Morad Tahbaz, an environmental campaigner with UK and US citizenship, has been temporarily released from jail in Iran but London has "unfinished" business to secure his real freedom, his daughter said on Wednesday.
Tahbaz, 69, who has Iranian citizenship as well, is currently at his family home in Tehran after being released from Evin prison on temporary furlough with an ankle monitoring bracelet, Roxanne Tahbaz confirmed.
He remained behind in the Tehran jail when British-Iranians Nazanin Zaghari-Ratcliffe and Anoosheh Ashoori flew home in March, after the UK government repaid a historical debt to Tehran.
Roxanne has accused the UK government of abandoning her father, claiming it led the family to believe that he would be included in any deal to free Zaghari-Ratcliffe and Ashoori.
Following news of his temporary furlough, she said she was glad he could now be with her mother in the Iranian capital, as well as receive the medical attention that he "urgently needs".
"However, the UK government's work is unfinished," Roxanne added in a statement.
"My father is a UK-born national and he and my mother should have been on the flight with Nazanin and Anoosheh four months ago. They should be free. Home is not in Iran, home is with their children."
She noted British Foreign Secretary Liz Truss is running to replace Boris Johnson as Conservative leader and prime minister, and has been touting her record of delivering on policy pledges.
"I hope she will stand by her promise to my family and to my father and ensure his unconditional release."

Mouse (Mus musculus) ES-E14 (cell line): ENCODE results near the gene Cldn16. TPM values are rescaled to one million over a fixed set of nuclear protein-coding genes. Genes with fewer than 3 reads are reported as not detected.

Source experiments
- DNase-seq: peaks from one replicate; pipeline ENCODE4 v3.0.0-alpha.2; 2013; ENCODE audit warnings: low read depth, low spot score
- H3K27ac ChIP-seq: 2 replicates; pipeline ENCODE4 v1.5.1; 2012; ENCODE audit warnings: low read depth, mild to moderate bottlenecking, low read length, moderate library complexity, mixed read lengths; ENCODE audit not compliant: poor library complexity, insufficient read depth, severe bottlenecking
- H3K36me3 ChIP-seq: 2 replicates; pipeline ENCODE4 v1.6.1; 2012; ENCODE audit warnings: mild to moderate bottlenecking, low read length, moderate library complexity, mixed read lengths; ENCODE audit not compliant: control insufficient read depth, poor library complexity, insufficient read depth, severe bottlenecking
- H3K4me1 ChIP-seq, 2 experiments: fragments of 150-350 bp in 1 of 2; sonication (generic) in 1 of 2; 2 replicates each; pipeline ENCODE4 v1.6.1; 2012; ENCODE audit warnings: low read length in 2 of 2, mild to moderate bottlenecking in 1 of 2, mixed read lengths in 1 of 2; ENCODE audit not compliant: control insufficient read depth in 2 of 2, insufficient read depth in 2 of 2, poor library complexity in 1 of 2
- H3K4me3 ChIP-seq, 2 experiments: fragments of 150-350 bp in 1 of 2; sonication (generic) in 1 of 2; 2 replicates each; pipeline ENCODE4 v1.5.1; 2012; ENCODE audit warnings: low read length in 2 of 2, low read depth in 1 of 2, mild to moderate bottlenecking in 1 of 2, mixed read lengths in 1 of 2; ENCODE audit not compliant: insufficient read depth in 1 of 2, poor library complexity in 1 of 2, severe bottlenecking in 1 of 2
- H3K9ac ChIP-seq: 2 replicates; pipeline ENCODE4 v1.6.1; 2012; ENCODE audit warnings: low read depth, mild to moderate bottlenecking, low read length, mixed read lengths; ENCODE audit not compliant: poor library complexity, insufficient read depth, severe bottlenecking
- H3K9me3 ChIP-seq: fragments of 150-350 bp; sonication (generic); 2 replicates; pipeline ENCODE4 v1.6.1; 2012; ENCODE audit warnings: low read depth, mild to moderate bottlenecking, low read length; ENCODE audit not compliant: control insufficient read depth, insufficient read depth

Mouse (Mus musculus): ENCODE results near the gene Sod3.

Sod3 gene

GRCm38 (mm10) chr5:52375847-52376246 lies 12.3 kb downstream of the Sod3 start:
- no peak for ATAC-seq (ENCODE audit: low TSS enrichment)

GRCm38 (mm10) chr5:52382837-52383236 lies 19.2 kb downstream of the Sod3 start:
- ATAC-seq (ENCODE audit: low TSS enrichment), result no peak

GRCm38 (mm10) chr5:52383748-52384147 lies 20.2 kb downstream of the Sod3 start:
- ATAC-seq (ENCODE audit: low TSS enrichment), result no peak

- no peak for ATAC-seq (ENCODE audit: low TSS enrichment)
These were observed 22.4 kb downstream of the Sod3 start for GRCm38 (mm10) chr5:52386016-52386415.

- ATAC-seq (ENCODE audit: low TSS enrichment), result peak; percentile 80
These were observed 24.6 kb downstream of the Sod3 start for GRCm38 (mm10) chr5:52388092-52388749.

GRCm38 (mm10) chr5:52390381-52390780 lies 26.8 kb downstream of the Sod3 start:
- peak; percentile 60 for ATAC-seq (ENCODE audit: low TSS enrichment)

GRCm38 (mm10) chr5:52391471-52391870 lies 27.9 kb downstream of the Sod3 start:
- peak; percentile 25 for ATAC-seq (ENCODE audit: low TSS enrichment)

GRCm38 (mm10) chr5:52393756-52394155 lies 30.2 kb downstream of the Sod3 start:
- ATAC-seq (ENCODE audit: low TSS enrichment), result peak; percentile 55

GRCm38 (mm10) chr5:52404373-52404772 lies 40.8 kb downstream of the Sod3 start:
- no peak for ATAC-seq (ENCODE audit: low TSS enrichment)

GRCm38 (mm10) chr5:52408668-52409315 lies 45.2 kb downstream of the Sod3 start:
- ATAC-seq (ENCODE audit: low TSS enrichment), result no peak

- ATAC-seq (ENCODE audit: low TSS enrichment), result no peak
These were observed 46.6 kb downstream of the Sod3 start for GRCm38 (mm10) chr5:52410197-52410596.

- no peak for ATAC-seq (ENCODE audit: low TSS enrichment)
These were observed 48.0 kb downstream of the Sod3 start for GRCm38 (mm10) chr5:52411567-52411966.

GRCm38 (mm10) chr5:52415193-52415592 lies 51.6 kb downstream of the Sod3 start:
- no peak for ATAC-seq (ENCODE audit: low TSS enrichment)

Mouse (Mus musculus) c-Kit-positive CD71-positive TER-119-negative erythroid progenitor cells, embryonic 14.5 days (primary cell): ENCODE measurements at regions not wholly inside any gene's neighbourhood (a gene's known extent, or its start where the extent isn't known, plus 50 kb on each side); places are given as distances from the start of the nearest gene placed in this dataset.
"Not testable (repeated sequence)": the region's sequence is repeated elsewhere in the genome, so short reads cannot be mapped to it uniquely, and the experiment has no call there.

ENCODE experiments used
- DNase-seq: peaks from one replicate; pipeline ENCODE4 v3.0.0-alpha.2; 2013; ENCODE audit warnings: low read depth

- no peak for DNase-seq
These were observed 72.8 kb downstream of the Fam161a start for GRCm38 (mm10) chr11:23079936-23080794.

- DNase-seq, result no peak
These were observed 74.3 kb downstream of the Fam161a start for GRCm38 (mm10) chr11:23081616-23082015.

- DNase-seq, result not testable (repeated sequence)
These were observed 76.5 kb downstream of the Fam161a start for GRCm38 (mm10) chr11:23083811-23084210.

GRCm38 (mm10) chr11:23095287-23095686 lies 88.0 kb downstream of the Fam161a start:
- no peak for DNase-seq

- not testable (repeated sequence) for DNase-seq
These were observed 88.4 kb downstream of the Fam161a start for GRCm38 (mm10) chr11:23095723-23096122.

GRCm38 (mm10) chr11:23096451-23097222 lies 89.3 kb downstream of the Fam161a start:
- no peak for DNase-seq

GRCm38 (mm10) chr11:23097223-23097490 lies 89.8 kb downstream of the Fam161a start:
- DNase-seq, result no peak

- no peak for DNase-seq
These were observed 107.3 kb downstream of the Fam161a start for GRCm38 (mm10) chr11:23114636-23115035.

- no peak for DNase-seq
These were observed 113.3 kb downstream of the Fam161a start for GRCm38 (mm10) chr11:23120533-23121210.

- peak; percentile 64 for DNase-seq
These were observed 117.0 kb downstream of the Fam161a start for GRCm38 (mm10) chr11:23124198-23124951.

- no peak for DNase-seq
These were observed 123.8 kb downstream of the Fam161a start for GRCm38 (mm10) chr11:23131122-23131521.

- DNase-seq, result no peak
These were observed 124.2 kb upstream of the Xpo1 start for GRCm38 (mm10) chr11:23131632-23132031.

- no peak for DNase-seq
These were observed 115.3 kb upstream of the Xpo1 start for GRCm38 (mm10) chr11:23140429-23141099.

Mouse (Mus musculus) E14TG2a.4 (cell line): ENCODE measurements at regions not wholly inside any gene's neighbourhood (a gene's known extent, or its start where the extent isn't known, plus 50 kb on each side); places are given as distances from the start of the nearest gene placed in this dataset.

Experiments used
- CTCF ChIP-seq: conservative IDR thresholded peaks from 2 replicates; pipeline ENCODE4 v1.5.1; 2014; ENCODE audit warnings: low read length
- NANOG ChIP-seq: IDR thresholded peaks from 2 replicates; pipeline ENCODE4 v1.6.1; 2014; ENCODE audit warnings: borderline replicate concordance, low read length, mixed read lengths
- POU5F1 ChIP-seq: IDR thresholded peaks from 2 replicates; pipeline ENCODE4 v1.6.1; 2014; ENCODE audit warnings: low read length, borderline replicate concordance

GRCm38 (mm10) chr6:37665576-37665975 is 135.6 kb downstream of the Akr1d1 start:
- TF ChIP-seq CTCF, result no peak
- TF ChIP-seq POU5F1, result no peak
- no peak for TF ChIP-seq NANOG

The UK government maintains that it cannot secure his release alone because he is also a US citizen, and that the Iranians are also having discussions with US officials.
"Morad is a tri-national and we continue to work closely with the United States to urge the Iranian authorities to permanently release him and allow his departure from Iran," the foreign ministry in London said.
A Tehran court in 2020 jailed Tahbaz for 10 years on charges of spying, conspiring with Washington and damaging national security.
He and seven others convicted on similar charges worked with environmental group Persian Wildlife Heritage Foundation to track endangered species.
They were arrested on suspicion of espionage in early 2018.
Britain's foreign ministry told Tahbaz's family that when the others were released in March, Iran had agreed to free Tahbaz on unrestricted curfew.
But he was returned to Tehran's Evin prison within 24 hours of his partial release, prompting him to go on hunger strike.
There was no immediate comment from Iranian authorities Wednesday.
Zaghari-Ratcliffe was released on furlough in March 2020 but was taken back to Evin prison after two weeks, before being fully released two years later.